Isaiah 38:17. Behold, for peace I had great bitterness — “When I perceived and feared no evil, and seemed to enjoy my usual health, then this terrible evil came upon me.” The Hebrew, however, לשׁלום מר לו מר, may be properly rendered, Behold my grievous anguish is turned into ease; or, My great bitterness was unto peace, that is, became the occasion of my safety and comfort, for it drove me to prayer, and prayer prevailed with God for a gracious answer, and the prolonging of my life. Thou hast in love to my soul, &c. — That is, in kindness to me, (the soul being put for the man,) delivered it from the pit of corruption — This is an emphatical circumstance, for sometimes God prolongs men’s days in anger, foreknowing that they will only fill up still more the measure of their iniquities. For thou hast cast all my sins behind thy back — Thou hast forgiven those sins that brought this affliction upon me, and, upon that account, hast removed the punishment of them. 38:9-22 We have here Hezekiah's thanksgiving. It is well for us to remember the mercies we receive in sickness. Hezekiah records the condition he was in. He dwells upon this; I shall no more see the Lord. A good man wishes not to live for any other end than that he may serve God, and have communion with him. Our present residence is like that of a shepherd in his hut, a poor, mean, and cold lodging, and with a trust committed to our charge, as the shepherd has. Our days are compared to the weaver's shuttle, Job 7:6, passing and repassing very swiftly, every throw leaving a thread behind it; and when finished, the piece is cut off, taken out of the loom, and showed to our Master to be judged of. A good man, when his life is cut off, his cares and fatigues are cut off with it, and he rests from his labours. But our times are in God's hand; he has appointed what shall be the length of the piece. When sick, we are very apt to calculate our time, but are still at uncertainty. It should be more our care how we shall get safe to another world. And the more we taste of the loving-kindness of God, the more will our hearts love him, and live to him. It was in love to our poor perishing souls that Christ delivered them. The pardon does not make the sin not to have been sin, but not to be punished as it deserves. It is pleasant to think of our recoveries from sickness, when we see them flowing from the pardon of sin. Hezekiah's opportunity to glorify God in this world, he made the business, and pleasure, and end of life. Being recovered, he resolves to abound in praising and serving God. God's promises are not to do away, but to quicken and encourage the use of means. Life and health are given that we may glorify God and do good.Behold, for peace - That is, instead of the health, happiness, and prosperity which I had enjoyed, and which I hope still to enjoy.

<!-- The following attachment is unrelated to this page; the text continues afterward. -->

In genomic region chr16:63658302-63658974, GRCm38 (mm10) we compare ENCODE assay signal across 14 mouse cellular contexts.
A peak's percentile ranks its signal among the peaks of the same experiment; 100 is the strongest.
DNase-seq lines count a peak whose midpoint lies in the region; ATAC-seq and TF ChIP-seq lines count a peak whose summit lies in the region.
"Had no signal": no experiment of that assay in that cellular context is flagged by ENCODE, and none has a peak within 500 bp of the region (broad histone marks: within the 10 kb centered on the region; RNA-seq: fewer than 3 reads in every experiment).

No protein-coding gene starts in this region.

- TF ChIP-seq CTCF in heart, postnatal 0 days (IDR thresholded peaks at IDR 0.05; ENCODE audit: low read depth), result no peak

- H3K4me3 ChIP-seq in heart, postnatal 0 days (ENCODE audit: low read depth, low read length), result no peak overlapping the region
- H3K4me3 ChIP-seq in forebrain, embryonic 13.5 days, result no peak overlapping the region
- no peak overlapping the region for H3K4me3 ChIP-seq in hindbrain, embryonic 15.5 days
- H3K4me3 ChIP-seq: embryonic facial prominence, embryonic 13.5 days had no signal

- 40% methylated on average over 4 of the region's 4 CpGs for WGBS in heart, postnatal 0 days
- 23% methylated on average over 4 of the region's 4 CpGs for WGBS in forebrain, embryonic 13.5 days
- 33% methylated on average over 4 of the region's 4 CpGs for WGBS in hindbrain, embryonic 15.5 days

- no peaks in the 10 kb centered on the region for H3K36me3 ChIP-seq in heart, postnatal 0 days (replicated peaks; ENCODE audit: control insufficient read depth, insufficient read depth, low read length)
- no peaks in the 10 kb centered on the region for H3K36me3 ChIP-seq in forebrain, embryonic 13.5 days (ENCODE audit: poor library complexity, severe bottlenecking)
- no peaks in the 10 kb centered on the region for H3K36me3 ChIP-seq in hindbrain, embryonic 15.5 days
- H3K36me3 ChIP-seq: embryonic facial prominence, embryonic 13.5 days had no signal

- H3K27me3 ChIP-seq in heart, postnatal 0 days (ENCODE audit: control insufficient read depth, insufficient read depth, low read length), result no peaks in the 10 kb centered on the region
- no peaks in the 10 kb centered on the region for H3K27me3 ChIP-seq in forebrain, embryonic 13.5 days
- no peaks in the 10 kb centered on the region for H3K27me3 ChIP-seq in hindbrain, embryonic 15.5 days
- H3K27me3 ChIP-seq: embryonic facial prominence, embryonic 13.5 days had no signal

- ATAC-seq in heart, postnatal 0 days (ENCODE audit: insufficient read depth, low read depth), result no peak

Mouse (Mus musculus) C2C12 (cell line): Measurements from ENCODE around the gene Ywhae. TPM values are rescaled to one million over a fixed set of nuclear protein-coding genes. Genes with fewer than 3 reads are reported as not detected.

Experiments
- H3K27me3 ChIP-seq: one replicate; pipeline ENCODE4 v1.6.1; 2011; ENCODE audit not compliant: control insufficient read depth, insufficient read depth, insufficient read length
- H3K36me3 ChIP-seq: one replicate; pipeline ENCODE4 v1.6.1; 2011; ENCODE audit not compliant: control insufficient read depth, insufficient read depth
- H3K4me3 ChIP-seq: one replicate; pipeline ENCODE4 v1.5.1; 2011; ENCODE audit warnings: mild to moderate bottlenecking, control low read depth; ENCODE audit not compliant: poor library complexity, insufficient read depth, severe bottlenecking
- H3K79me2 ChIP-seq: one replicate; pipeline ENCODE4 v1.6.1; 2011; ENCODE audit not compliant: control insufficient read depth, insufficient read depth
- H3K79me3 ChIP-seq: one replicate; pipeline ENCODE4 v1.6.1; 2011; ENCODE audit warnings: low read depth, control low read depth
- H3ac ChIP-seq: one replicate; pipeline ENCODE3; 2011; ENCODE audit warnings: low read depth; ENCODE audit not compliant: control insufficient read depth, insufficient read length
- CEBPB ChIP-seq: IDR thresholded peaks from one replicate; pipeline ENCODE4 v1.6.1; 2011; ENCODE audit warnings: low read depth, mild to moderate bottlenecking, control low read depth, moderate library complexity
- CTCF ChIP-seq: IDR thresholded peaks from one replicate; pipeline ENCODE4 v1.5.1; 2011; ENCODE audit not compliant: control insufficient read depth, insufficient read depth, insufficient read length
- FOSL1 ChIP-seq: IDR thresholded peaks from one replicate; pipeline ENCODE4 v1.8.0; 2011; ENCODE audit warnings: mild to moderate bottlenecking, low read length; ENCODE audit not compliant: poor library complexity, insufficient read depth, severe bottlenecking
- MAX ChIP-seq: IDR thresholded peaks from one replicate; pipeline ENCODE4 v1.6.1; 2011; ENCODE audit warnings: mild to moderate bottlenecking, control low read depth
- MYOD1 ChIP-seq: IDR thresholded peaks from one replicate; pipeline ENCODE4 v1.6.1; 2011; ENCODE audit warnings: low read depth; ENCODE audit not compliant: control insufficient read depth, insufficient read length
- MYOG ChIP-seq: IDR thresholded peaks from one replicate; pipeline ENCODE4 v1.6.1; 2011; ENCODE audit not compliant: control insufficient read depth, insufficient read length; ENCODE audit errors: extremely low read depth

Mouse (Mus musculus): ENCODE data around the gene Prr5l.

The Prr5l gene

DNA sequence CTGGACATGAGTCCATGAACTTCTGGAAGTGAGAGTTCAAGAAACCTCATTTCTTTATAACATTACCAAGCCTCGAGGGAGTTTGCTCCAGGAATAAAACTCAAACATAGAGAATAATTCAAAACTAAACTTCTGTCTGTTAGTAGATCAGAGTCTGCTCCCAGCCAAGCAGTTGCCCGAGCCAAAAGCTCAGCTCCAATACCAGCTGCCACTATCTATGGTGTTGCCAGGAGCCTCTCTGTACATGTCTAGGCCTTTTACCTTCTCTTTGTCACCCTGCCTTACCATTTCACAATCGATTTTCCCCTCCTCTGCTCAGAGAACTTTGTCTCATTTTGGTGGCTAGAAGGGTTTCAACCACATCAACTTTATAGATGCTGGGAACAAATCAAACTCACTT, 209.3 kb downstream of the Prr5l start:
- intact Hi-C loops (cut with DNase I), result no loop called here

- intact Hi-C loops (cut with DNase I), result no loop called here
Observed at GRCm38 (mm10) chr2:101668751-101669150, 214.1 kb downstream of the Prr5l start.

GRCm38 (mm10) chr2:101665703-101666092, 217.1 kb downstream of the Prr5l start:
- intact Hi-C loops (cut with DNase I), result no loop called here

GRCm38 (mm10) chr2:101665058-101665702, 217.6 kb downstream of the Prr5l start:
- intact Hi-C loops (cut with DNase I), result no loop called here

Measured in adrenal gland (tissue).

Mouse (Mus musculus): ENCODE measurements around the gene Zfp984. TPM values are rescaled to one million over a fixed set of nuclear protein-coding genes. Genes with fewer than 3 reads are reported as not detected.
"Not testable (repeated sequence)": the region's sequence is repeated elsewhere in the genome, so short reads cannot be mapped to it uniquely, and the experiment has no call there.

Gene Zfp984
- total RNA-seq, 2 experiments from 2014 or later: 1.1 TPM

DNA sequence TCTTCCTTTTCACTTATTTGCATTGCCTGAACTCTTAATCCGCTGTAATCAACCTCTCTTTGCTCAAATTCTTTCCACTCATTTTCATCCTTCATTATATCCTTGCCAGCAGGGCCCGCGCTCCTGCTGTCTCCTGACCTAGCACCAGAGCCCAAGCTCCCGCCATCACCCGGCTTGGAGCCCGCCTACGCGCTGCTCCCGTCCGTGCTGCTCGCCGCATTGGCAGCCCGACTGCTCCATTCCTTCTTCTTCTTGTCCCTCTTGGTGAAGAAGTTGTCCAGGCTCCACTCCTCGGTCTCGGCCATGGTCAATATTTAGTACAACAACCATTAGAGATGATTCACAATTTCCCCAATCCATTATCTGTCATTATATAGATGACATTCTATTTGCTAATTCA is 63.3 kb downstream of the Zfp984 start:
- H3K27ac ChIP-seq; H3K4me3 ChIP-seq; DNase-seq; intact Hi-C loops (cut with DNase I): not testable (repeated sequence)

I had great bitterness - Hebrew, 'Bitterness to me, bitterness;' an emphatic expression, denoting intense sorrow.